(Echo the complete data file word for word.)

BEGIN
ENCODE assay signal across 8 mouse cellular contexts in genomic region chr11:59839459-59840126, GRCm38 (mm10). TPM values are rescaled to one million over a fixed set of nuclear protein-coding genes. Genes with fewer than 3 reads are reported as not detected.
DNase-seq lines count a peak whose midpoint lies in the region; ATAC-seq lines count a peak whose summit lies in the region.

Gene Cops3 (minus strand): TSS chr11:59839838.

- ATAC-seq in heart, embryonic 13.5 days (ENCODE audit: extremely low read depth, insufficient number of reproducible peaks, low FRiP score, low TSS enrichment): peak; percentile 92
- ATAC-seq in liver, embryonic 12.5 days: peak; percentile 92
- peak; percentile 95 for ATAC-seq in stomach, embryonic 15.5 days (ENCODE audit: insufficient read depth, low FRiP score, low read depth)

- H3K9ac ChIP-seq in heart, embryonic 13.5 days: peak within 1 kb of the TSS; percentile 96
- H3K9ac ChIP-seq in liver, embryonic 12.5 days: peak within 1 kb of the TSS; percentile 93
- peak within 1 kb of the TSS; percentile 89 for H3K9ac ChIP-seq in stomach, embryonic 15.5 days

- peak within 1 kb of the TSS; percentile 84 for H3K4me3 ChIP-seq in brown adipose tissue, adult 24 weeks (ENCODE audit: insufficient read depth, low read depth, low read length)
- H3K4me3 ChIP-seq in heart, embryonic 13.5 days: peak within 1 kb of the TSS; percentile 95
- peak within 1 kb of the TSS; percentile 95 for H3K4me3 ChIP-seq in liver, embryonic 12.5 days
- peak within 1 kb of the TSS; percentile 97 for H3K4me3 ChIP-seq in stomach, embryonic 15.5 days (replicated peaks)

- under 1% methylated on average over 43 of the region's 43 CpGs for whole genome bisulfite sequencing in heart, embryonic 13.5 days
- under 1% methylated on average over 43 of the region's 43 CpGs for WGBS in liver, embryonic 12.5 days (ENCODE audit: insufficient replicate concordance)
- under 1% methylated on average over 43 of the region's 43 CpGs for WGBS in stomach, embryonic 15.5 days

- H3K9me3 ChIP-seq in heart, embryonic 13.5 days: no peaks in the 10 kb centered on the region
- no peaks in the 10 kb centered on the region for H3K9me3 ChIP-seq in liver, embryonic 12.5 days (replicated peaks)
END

ENCODE assay signal across 8 mouse cellular contexts in genomic region chr11:59839459-59840126, GRCm38 (mm10). TPM values are rescaled to one million over a fixed set of nuclear protein-coding genes. Genes with fewer than 3 reads are reported as not detected.
DNase-seq lines count a peak whose midpoint lies in the region; ATAC-seq lines count a peak whose summit lies in the region.

Gene Cops3 (minus strand): TSS chr11:59839838.

- ATAC-seq in heart, embryonic 13.5 days (ENCODE audit: extremely low read depth, insufficient number of reproducible peaks, low FRiP score, low TSS enrichment): peak; percentile 92
- ATAC-seq in liver, embryonic 12.5 days: peak; percentile 92
- peak; percentile 95 for ATAC-seq in stomach, embryonic 15.5 days (ENCODE audit: insufficient read depth, low FRiP score, low read depth)

- H3K9ac ChIP-seq in heart, embryonic 13.5 days: peak within 1 kb of the TSS; percentile 96
- H3K9ac ChIP-seq in liver, embryonic 12.5 days: peak within 1 kb of the TSS; percentile 93
- peak within 1 kb of the TSS; percentile 89 for H3K9ac ChIP-seq in stomach, embryonic 15.5 days

- peak within 1 kb of the TSS; percentile 84 for H3K4me3 ChIP-seq in brown adipose tissue, adult 24 weeks (ENCODE audit: insufficient read depth, low read depth, low read length)
- H3K4me3 ChIP-seq in heart, embryonic 13.5 days: peak within 1 kb of the TSS; percentile 95
- peak within 1 kb of the TSS; percentile 95 for H3K4me3 ChIP-seq in liver, embryonic 12.5 days
- peak within 1 kb of the TSS; percentile 97 for H3K4me3 ChIP-seq in stomach, embryonic 15.5 days (replicated peaks)

- under 1% methylated on average over 43 of the region's 43 CpGs for whole genome bisulfite sequencing in heart, embryonic 13.5 days
- under 1% methylated on average over 43 of the region's 43 CpGs for WGBS in liver, embryonic 12.5 days (ENCODE audit: insufficient replicate concordance)
- under 1% methylated on average over 43 of the region's 43 CpGs for WGBS in stomach, embryonic 15.5 days

- H3K9me3 ChIP-seq in heart, embryonic 13.5 days: no peaks in the 10 kb centered on the region
- no peaks in the 10 kb centered on the region for H3K9me3 ChIP-seq in liver, embryonic 12.5 days (replicated peaks)